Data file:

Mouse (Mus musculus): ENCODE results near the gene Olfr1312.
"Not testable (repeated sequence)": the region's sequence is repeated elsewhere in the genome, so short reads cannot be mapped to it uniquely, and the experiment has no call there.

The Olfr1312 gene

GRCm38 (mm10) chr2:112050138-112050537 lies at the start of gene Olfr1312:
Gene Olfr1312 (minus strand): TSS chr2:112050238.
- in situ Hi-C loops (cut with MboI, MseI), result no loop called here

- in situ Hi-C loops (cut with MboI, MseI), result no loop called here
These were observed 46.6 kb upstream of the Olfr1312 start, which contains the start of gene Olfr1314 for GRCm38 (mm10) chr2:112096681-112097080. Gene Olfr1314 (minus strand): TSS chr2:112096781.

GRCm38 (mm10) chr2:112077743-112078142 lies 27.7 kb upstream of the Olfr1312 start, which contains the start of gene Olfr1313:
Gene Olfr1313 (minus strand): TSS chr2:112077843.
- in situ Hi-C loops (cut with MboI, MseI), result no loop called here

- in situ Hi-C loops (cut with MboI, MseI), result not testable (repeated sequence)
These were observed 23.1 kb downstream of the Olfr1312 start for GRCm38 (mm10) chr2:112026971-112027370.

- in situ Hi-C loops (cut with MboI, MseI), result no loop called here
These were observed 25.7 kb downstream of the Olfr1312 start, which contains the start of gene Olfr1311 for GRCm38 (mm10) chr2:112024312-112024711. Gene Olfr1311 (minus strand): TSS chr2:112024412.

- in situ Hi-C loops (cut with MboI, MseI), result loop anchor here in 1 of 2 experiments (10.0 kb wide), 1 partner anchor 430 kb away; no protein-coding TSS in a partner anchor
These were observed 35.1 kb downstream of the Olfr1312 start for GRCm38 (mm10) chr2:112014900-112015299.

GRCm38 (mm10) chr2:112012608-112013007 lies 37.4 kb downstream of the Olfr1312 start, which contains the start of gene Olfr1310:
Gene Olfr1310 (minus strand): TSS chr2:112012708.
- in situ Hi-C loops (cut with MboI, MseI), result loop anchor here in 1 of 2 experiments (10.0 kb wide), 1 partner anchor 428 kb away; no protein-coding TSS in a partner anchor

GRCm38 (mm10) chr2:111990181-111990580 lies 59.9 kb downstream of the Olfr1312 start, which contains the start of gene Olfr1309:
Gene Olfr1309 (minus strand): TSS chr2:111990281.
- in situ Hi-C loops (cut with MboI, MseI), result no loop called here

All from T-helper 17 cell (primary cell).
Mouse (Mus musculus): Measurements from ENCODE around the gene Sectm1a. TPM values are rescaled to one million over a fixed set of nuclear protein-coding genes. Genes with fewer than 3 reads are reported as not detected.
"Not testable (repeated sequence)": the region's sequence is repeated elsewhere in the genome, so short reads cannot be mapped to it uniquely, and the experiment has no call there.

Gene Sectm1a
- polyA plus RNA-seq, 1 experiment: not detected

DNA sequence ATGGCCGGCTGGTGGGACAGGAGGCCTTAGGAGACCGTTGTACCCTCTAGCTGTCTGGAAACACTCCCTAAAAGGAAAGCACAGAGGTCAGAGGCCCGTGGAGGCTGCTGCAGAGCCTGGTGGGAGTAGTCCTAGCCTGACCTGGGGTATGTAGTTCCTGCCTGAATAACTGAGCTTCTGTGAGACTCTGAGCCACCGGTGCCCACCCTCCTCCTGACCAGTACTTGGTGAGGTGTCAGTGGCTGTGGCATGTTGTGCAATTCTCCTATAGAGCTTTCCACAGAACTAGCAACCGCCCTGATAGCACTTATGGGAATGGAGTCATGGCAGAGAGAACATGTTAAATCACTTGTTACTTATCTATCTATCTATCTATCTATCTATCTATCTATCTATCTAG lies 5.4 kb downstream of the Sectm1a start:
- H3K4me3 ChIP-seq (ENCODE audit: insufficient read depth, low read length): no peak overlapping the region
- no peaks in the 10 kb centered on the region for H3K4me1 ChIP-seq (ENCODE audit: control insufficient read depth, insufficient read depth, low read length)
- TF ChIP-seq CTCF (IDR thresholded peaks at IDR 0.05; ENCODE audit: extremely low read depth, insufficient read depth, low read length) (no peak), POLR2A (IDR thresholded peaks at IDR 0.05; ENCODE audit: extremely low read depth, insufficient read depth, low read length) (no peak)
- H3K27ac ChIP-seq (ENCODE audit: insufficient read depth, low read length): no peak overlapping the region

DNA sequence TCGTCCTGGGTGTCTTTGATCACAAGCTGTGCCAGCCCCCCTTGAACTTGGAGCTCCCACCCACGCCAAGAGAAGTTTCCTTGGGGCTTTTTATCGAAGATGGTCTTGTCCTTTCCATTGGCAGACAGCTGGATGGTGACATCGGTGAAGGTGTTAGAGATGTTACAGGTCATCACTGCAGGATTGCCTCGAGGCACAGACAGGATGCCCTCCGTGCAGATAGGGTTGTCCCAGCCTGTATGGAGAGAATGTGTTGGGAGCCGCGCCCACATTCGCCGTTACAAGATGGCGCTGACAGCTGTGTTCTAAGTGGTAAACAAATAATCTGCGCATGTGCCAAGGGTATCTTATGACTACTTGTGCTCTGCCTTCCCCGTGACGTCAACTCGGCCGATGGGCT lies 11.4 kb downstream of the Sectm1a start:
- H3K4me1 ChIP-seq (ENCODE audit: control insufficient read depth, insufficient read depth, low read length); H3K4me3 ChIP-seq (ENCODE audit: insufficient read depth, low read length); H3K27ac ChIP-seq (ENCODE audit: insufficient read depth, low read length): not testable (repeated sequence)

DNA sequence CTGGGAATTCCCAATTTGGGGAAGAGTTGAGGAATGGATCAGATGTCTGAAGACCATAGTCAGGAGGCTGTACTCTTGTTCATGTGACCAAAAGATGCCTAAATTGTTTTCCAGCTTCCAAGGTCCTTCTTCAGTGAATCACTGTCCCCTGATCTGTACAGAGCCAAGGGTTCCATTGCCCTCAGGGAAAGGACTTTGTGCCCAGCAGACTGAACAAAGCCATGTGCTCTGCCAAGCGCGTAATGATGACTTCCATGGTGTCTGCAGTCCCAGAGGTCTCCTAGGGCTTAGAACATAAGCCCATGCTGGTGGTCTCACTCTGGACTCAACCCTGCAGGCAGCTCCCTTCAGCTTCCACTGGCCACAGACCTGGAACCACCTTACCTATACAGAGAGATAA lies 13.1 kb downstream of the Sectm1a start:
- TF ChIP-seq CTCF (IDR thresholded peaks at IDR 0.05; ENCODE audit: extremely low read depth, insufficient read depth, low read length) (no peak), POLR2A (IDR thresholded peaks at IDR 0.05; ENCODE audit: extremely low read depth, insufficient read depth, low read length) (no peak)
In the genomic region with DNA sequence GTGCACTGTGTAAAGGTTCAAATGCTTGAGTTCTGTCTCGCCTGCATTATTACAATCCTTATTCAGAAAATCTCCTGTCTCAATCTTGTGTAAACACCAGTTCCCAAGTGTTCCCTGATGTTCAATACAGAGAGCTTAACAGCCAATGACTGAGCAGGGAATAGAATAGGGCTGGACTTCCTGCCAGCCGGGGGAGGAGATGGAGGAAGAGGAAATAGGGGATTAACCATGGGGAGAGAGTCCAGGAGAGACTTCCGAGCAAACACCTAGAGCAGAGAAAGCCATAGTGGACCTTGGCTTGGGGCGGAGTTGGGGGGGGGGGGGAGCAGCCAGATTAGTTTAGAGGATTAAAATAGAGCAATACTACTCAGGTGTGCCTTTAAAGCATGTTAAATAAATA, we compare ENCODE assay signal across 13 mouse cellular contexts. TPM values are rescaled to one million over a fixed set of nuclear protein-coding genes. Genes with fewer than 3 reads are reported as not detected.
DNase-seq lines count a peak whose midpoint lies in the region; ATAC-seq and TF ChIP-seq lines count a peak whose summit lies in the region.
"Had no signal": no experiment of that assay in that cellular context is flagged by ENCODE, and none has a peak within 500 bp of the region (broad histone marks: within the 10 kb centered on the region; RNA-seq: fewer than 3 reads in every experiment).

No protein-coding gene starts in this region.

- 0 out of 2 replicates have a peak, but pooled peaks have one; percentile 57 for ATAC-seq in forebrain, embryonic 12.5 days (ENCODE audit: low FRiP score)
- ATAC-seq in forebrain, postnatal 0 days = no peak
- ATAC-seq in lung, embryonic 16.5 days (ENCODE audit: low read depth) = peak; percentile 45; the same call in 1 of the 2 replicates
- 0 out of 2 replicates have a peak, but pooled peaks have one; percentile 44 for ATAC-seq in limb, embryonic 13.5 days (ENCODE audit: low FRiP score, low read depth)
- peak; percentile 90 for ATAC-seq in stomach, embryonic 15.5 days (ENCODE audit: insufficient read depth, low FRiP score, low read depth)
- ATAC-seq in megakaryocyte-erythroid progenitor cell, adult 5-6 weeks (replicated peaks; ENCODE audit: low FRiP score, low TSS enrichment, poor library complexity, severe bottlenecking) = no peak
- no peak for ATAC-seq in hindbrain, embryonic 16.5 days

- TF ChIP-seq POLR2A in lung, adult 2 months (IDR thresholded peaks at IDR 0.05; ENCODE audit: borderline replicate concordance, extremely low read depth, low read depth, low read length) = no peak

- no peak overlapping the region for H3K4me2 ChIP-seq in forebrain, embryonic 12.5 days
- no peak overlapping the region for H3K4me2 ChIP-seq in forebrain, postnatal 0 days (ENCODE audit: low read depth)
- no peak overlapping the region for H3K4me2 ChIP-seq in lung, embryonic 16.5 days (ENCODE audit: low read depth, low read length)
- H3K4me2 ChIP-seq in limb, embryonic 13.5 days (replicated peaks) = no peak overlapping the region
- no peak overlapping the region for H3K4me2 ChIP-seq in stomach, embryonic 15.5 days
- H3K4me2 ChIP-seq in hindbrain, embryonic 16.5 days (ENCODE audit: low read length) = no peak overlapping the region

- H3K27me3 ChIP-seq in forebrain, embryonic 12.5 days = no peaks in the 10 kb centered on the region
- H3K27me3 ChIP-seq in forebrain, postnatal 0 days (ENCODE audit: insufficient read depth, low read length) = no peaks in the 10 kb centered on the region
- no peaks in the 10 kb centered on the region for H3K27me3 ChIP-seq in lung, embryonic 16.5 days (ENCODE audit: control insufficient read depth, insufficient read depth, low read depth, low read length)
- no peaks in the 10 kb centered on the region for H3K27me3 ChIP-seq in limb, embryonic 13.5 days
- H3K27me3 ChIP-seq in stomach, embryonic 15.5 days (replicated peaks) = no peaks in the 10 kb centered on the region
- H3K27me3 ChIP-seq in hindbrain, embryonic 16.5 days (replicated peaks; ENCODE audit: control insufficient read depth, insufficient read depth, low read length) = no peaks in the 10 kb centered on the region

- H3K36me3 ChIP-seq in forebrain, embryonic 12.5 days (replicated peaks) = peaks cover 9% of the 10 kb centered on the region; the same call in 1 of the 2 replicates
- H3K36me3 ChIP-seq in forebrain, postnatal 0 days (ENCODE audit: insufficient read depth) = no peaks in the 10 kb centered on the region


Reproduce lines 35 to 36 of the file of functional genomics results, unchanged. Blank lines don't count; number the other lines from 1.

- H3K4me1 ChIP-seq (ENCODE audit: control insufficient read depth, insufficient read depth, low read length); H3K4me3 ChIP-seq (ENCODE audit: insufficient read depth, low read length); H3K27ac ChIP-seq (ENCODE audit: insufficient read depth, low read length): not testable (repeated sequence)

DNA sequence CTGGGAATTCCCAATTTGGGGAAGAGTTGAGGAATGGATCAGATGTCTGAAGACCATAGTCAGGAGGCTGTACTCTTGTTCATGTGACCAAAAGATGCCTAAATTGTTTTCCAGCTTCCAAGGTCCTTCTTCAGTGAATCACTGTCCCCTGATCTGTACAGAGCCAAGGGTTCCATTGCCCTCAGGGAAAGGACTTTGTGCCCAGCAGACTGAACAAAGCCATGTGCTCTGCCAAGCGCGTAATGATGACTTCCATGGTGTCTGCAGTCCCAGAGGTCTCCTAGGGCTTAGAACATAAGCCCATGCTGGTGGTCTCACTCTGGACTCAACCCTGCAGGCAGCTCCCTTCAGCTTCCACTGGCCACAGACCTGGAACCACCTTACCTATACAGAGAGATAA lies 13.1 kb downstream of the Sectm1a start: